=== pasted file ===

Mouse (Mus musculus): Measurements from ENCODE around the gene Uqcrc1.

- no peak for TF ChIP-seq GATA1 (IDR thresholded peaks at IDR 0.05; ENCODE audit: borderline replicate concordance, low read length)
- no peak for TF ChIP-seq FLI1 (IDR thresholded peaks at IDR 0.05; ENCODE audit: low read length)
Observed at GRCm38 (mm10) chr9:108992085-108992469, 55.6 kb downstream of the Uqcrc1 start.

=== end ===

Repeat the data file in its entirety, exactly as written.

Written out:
Mouse (Mus musculus): Measurements from ENCODE around the gene Uqcrc1.

- no peak for TF ChIP-seq GATA1 (IDR thresholded peaks at IDR 0.05; ENCODE audit: borderline replicate concordance, low read length)
- no peak for TF ChIP-seq FLI1 (IDR thresholded peaks at IDR 0.05; ENCODE audit: low read length)
Observed at GRCm38 (mm10) chr9:108992085-108992469, 55.6 kb downstream of the Uqcrc1 start.